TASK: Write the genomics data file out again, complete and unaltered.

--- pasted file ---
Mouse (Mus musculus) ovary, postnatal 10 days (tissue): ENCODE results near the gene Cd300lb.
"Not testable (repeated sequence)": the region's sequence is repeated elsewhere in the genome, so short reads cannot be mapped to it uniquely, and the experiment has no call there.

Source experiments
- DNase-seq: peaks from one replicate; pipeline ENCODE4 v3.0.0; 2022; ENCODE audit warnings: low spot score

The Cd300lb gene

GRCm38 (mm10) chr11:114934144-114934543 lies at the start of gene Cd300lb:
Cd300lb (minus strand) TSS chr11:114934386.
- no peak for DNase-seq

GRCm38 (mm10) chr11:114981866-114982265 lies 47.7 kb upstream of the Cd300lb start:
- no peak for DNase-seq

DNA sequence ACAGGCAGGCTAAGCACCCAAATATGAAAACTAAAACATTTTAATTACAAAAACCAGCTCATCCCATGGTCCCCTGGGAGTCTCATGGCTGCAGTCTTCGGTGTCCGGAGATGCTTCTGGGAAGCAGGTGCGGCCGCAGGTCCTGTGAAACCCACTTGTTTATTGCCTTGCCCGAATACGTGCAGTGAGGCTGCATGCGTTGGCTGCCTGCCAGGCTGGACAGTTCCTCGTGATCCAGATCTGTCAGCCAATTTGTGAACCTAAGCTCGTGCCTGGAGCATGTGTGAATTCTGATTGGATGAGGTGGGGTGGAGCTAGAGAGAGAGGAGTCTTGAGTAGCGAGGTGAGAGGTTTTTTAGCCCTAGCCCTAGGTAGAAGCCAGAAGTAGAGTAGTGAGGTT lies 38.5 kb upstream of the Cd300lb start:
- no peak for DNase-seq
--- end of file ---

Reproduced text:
Mouse (Mus musculus) ovary, postnatal 10 days (tissue): ENCODE results near the gene Cd300lb.
"Not testable (repeated sequence)": the region's sequence is repeated elsewhere in the genome, so short reads cannot be mapped to it uniquely, and the experiment has no call there.

Source experiments
- DNase-seq: peaks from one replicate; pipeline ENCODE4 v3.0.0; 2022; ENCODE audit warnings: low spot score

The Cd300lb gene

GRCm38 (mm10) chr11:114934144-114934543 lies at the start of gene Cd300lb:
Cd300lb (minus strand) TSS chr11:114934386.
- no peak for DNase-seq

GRCm38 (mm10) chr11:114981866-114982265 lies 47.7 kb upstream of the Cd300lb start:
- no peak for DNase-seq

DNA sequence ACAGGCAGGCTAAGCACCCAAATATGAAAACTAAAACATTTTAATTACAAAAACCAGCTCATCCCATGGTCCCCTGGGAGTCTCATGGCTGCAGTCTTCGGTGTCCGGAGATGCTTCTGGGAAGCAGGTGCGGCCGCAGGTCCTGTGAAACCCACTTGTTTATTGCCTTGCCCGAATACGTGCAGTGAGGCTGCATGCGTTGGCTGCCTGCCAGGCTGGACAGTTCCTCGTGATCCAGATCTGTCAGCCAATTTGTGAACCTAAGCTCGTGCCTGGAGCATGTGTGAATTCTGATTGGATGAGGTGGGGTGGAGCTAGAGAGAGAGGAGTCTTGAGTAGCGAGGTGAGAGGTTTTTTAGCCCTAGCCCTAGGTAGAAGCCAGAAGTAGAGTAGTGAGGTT lies 38.5 kb upstream of the Cd300lb start:
- no peak for DNase-seq